Cameron’s answers leave senior Tory committee chief exasperated

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Prime Minister David Cameron was accused of offering “friendly language” but little substance about what he means by tackling regional imbalances in remarkable exchanges with one of his most senior backbenchers.

The Prime Minister left Andrew Tyrie, who chairs the powerful Treasury Select Committee, exasperated after he was quizzed about how he will actually judge whether the economy is being “rebalanced”.

When speaking on the economy, Mr Cameron has repeatedly stated a desire to make it less reliant by geography on London and the South-East and by sector on financial services.

But during a lengthy exchange in front of other Select Committee chairmen, who form the Liaison Committee to question the Prime Minister on occasion, Mr Tyrie was unable to discover what the Government means behind the rhetoric.

The fact that even senior members of his own party are unclear about how a rebalancing will be achieved will add to concern among critics of the Government’s regional policy.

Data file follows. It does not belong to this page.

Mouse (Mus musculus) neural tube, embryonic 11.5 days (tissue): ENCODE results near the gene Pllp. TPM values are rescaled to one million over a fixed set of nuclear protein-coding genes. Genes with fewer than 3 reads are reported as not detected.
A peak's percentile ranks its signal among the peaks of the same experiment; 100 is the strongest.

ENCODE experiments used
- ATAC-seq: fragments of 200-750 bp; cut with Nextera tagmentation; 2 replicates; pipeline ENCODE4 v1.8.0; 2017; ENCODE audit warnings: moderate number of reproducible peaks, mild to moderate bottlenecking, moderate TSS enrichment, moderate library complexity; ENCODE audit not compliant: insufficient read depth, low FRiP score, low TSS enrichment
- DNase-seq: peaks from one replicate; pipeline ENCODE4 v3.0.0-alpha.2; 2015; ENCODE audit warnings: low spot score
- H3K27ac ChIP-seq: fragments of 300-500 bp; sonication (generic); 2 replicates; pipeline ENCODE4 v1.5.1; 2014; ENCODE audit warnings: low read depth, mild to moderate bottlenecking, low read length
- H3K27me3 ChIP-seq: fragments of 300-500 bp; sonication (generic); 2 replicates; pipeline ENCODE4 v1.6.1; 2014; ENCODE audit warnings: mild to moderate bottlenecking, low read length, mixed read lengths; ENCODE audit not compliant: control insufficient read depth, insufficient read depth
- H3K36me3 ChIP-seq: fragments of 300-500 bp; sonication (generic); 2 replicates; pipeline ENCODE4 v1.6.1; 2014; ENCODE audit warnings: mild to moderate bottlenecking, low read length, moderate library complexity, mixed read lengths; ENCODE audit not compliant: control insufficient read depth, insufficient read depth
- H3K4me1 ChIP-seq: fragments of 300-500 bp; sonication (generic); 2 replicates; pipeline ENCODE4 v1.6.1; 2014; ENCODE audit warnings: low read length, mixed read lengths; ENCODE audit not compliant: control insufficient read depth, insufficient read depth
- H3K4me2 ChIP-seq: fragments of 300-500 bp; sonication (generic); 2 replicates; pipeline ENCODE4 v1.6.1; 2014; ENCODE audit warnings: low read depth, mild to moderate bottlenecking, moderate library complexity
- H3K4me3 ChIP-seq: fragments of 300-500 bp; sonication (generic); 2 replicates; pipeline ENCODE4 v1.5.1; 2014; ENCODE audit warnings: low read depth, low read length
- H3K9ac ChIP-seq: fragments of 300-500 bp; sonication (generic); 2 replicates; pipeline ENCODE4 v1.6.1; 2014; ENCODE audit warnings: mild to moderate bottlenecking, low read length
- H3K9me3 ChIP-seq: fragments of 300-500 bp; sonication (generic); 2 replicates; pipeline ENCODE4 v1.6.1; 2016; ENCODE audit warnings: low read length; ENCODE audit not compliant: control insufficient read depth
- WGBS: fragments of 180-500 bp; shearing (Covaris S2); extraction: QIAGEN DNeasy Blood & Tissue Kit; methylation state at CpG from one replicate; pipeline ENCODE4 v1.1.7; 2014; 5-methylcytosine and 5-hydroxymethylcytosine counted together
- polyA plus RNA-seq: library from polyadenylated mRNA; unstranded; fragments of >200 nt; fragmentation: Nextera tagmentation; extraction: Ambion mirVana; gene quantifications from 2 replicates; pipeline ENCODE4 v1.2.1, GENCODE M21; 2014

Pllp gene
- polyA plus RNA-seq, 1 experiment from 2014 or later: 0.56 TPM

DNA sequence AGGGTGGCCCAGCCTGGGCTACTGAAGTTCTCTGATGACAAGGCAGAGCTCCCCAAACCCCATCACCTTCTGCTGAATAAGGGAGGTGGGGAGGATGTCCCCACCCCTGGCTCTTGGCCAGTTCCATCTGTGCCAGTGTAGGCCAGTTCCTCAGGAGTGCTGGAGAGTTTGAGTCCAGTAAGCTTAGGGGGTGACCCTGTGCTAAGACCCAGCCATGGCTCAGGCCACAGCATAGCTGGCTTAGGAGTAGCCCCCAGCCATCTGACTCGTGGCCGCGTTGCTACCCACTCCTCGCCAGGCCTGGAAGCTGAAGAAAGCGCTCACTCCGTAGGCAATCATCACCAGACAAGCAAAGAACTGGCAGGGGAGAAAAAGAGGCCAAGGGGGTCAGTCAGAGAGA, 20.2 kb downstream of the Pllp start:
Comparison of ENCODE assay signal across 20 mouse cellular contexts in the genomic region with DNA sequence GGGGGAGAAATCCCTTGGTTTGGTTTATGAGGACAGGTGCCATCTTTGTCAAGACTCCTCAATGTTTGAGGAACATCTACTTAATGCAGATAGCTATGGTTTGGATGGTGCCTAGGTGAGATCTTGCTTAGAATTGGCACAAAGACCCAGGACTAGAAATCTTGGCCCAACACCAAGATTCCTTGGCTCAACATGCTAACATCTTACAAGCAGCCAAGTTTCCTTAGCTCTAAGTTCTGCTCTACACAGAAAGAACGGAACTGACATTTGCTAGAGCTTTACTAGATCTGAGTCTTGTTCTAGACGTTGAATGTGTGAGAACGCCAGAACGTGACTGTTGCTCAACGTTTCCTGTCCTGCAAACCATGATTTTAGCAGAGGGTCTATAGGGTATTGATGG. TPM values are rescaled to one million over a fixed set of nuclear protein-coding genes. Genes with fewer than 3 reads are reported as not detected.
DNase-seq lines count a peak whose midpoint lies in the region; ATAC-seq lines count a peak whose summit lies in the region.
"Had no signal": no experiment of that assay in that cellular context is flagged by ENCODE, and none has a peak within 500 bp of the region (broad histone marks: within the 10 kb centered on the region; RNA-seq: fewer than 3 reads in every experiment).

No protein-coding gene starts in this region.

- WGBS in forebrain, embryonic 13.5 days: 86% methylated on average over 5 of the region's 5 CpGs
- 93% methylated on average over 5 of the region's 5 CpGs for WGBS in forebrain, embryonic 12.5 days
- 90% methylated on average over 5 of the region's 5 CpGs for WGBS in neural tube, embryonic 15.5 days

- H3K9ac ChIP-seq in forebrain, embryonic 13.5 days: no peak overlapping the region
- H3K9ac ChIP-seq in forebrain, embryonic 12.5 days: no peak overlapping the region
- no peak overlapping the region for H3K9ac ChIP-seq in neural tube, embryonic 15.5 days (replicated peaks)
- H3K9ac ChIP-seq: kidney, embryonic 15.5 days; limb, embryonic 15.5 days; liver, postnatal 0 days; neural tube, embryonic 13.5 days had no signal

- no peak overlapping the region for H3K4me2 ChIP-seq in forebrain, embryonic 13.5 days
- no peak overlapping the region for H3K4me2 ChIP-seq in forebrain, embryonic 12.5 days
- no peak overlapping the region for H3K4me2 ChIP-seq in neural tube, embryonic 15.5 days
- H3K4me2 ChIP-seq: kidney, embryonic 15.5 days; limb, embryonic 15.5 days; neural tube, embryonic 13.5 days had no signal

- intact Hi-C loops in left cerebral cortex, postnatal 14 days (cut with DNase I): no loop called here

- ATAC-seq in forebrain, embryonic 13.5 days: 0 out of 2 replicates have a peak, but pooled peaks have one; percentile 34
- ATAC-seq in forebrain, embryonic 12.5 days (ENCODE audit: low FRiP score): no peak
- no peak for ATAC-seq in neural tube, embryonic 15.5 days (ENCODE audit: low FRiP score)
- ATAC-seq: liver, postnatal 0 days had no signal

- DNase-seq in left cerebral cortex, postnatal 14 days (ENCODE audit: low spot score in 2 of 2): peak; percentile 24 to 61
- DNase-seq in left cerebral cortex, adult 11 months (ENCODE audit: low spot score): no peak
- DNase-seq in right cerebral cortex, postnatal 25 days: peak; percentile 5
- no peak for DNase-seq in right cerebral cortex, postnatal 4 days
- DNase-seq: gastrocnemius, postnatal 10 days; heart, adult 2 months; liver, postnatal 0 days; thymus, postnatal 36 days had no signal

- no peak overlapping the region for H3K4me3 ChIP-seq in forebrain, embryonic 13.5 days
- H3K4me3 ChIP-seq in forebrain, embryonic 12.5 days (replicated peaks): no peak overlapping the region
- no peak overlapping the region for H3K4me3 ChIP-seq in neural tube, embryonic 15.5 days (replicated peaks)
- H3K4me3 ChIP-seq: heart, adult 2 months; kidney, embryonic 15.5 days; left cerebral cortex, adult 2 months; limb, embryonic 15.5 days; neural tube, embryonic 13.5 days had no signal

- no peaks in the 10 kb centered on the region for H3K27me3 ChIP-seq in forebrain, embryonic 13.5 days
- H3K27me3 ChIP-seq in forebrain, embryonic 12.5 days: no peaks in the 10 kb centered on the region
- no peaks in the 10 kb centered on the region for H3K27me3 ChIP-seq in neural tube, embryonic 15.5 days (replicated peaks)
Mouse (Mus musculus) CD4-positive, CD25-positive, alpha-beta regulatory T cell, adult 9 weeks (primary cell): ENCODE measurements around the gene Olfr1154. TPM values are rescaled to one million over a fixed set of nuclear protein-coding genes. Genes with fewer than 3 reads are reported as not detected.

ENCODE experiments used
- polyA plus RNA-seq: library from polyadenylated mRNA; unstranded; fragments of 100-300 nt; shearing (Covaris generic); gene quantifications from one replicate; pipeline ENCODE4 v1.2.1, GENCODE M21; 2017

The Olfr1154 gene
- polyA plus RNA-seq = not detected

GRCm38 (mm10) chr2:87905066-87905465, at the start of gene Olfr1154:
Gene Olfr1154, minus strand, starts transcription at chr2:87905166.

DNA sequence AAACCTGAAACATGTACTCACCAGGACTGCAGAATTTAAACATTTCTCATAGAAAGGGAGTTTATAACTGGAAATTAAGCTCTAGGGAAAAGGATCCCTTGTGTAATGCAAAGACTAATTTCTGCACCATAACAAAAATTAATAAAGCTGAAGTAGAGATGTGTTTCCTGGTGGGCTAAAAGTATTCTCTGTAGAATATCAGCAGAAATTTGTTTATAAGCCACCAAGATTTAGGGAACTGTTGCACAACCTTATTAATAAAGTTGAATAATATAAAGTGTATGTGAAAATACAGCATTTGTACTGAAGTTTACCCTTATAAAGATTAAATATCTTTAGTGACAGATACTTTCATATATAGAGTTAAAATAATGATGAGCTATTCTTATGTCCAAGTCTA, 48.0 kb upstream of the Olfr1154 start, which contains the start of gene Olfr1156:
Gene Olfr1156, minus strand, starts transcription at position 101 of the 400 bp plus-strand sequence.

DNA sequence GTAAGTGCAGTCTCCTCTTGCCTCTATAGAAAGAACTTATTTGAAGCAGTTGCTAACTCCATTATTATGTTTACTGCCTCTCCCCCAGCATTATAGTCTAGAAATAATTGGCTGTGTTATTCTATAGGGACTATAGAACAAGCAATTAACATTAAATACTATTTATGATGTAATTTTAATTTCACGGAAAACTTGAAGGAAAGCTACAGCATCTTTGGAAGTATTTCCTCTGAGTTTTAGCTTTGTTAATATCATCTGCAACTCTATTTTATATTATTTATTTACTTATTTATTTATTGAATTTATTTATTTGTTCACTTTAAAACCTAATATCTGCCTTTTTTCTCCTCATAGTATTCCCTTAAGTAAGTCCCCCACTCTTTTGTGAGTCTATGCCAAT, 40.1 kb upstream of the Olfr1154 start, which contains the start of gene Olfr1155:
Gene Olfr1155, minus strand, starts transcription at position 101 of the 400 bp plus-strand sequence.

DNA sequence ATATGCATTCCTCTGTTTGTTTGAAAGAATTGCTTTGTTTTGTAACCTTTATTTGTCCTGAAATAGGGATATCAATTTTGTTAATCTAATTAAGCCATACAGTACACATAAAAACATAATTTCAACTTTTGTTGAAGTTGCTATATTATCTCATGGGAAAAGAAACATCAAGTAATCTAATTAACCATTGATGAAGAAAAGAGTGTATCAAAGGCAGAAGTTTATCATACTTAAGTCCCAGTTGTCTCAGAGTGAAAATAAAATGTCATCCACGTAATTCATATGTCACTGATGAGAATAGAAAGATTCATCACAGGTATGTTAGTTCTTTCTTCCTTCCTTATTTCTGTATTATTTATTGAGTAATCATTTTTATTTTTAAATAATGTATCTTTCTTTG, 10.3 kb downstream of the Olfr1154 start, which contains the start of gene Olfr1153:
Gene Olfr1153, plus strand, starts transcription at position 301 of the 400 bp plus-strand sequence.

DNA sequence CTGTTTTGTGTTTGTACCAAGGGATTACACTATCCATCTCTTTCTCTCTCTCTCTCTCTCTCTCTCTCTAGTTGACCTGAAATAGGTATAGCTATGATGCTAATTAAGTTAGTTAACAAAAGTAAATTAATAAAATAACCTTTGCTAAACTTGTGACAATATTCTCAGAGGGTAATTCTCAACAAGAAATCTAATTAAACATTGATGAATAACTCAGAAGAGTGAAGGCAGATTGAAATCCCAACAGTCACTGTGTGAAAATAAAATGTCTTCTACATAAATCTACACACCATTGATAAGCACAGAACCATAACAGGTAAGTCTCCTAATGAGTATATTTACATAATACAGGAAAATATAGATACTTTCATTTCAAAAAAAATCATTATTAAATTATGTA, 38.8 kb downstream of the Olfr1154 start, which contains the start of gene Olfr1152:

Visibly frustrated, Mr Tyrie said: “Prime Minister, you have talked about the need for ‘a massive rebalancing of our economy’ and you have said that Local Enterprise Partnerships play an ‘absolutely key role’ in bringing that about.

“When I have asked you on a whole raft of issues what that actually means, I cannot say, beyond friendly language about rebalancing the economy, that we have had much of substance.

“You are not saying, ‘OK, I want to see income differentials narrowed between the regions,’ for example, or ‘I want to see more jobs created in the north, even though I recognise that will mean fewer jobs in the south’.”

Mr Cameron responded: “I said that I wanted to see income disparities reducing rather than increasing, and I said that we want to deal with unemployment blackspots in the north of England. I made both those points.”

Finally making progress, Mr Tyrie said: “So a rebalanced economy between the regions would be one in which the income disparity between, say, the North-East and London is less than it is now.”

Mr Cameron replied: “Over the past decade, the disparity has been widening, and I would like to see that disparity narrow.”